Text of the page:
Lauren Sieben, writing for the Chronicle of Higher Education, offers this summary of the situation at the University of Puerto Rico.
Student activists at the University of Puerto Rico at Río Piedras, the system’s flagship campus in San Juan, have resumed their protests over a tuition surcharge in recent months, following a two-month student strike last spring that shut down the university.
On Monday students marched through the campus in protest of an $800 special fee that they said threatened the university’s accessibility to low-income students. Although the demonstrations proceeded peacefully, several protests in the past few months have culminated in violent confrontations between students and police officers, according to local reports.
Students participating in the march, which was organized by the Student Representation Committee, demanded that the university repeal the fee and eliminate the police presence on the campus.
In June 2010, the university reached an agreement with student-government leaders after a two-month strike over a proposed change in tuition exemptions. Part of the settlement required that the university not demand the $800 fee until January 2011, instead of last fall. Students protested the fee again in December. The extra charge is intended to compensate for the university’s budget deficit of roughly $70-million, according to the Puerto Rico Daily Sun.
José Ramón de la Torre, president of the University of Puerto Rico, released a statement Monday acknowledging that enrollment for the spring semester has dropped by 5,184 students systemwide, a drop of about 8 percent in the 64,000-student system. He added that the university has received 3,044 applications for December graduation.
“Statistics show that about 6 to 11 percent is the usual reduction for the second academic semester at UPR, although this tends to increase when there are student conflicts,” he said in the report.
After the two-day protest in December, during which protesters purportedly became violent, the police took over the Río Piedras campus for the first time since 1981. Gabriel E. Laborde, a recent graduate and a former student-government president who helped organize the protests last spring, said that several demonstrators attacked other students with smoke bombs when they refused to leave their classrooms during that 48-hour strike.
“The strikes turned violent, unlike the ones we had during the spring,” he said. “It’s bad for the image of the students of Puerto Rico. It divided the students.”
The newspaper Claridad reported that during a demonstration on January 27, police officers pushed students into the pavement; applied pressure-point techniques to the backs of their necks, under their eyes, and on their temples and throats; and sexually assaulted some female students. Other reports stated that the police used rubber bullets and tear gas while arresting demonstrators.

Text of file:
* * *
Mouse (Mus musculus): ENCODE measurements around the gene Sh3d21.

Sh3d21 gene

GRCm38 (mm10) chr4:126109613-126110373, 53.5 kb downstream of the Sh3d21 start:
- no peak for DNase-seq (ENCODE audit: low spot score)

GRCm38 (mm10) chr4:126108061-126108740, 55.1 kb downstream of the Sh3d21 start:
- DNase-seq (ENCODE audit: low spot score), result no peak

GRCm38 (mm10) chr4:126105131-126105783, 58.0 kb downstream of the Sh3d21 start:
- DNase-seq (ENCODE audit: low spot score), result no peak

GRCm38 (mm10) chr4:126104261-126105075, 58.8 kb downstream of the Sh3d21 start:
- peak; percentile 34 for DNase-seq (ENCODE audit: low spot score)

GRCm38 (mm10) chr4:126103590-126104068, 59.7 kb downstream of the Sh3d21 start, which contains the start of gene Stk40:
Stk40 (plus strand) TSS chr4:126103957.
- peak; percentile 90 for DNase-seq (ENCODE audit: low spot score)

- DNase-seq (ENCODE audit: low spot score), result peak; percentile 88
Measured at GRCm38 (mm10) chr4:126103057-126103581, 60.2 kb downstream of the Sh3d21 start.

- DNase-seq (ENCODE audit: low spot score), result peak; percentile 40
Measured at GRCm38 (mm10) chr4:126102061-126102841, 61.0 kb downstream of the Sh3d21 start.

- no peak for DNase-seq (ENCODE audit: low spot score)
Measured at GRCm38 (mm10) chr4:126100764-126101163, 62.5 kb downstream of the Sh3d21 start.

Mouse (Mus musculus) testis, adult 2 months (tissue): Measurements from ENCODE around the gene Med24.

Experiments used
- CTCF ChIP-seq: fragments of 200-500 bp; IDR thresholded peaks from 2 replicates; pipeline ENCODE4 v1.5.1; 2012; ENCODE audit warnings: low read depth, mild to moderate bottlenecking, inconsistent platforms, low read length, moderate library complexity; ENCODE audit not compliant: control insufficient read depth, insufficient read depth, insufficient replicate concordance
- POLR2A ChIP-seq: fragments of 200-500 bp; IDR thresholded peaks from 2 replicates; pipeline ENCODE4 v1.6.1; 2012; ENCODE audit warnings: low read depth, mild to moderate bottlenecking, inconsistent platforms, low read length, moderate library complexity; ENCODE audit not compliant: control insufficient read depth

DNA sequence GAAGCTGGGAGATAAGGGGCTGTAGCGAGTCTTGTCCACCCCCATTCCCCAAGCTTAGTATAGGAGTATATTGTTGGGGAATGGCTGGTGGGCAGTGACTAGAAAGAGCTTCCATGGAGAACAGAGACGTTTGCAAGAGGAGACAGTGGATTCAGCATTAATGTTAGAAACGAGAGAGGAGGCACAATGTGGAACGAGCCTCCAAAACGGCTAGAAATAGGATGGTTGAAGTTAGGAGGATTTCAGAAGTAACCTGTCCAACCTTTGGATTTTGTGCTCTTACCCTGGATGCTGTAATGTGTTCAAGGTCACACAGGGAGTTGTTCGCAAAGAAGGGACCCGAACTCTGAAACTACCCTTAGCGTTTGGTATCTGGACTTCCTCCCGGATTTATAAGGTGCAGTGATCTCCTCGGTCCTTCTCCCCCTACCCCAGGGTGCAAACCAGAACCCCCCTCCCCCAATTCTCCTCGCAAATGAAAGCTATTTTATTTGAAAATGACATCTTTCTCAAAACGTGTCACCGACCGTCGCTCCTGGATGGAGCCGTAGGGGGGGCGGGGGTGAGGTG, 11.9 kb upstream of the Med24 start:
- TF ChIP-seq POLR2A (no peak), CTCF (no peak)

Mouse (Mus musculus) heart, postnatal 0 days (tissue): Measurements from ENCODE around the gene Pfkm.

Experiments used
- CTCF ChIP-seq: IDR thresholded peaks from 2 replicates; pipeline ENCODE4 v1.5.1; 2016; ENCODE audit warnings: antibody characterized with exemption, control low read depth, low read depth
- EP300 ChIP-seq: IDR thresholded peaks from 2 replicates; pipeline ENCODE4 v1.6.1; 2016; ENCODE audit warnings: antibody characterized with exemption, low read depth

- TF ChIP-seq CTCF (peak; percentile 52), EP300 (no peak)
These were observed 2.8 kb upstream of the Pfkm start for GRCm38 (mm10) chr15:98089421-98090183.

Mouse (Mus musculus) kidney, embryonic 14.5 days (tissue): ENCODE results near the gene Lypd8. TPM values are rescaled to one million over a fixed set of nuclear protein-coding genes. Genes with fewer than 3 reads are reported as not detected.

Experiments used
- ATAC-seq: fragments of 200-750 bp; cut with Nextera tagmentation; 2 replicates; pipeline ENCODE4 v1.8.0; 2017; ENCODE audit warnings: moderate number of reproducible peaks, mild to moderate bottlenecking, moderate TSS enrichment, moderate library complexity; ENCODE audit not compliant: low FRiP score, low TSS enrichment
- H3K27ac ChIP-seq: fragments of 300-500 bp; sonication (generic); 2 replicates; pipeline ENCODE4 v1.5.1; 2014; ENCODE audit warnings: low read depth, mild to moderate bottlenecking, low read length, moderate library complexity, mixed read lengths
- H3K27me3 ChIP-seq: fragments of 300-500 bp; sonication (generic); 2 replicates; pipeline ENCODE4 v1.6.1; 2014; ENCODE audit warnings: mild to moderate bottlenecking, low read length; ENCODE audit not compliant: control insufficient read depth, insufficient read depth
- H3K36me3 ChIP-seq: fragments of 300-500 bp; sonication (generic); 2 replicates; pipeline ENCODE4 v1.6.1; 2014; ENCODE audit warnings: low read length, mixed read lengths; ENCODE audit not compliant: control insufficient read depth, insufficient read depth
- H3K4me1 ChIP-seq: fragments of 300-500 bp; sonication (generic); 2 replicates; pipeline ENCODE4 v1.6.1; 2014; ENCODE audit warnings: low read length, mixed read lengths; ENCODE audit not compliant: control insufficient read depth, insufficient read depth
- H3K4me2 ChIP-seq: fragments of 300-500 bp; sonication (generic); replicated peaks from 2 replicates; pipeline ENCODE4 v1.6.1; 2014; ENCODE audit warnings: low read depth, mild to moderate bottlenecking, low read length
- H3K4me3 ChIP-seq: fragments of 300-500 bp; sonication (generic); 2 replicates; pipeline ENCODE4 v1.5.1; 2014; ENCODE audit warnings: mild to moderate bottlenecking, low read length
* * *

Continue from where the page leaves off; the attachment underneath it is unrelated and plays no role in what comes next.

María Mercedes Carruthers, a senior and a delegate to the student-representation committee, says she was hit and badly bruised by a police officer, who pushed her onto the ground during a recent strike. “Right now we have all the special- task-force units at our university, supposedly looking out for the infrastructure of the university,” she said. “They’ve relocated all these police officers from the most dangerous areas on the island.”
Varying estimates suggest that more than 100 students have been arrested in the recent protests. Gamelyn Oduardo, a third-year law student, was arrested January 13 during a rally on campus. He was charged with aggression to a police officer, an accusation that he said was “totally false,” and spent 12 hours in jail before being released after a preliminary court hearing. The police have 60 days to appeal the judge’s decision, Mr. Oduardo says.
Moratorium on Protests
Ana R. Guadalupe Quiñones, chancellor of Río Piedras, issued a moratorium on all student demonstrations until the campus stabilizes, according to people on campus and Primera Hora. The chancellor did not respond to interview requests.
Students still demonstrated on Monday, however, and the event went peacefully. Ms. Carruthers said that more than 800 students participated in the march on the Río Piedras campus.
“The students basically see this as a victory,” she said. “No one was arrested, there were no acts of vandalism. We were able to demonstrate solidarity.”
University clerical workers also took part in Monday’s demonstration, said Ms. Carruthers, forming a human chain around students who were at one point encircled by police officers.
Manuel Gómez, director of the campus’s Resource Center for Science and Engineering and a principal investigator with the Institute of Functionalized Nanomaterials, said the $800 fee is a “nonissue,” and he doesn’t understand why students are still protesting.
Mr. Gómez said he had lost four tenured professors because of interruptions from student protests over the past year. The losses have caused “permanent damage” that he said would set his research back by at least 10 years.
University officials “called the police so we could enter and do our work,” he said. “Nobody wants the police here, but all the students have to do is stop interrupting and disrupting, and the police will walk out the campus.”
Mr. Gómez said he has considered retiring because he “can’t see any future if this anarchy continues.” He hopes the chancellor’s moratorium on student demonstrations will have some effect on the protesters at Río Piedras.
“She has a clear vision of how she has to balance the students’ right to protest and the right of those students who want to work,” he said. “You have to balance the two, otherwise you won’t have a university.”
For the original report go to http://chronicle.com/article/Students-Resume-Protests/126299/?sid=at&utm_source=at&utm_medium=en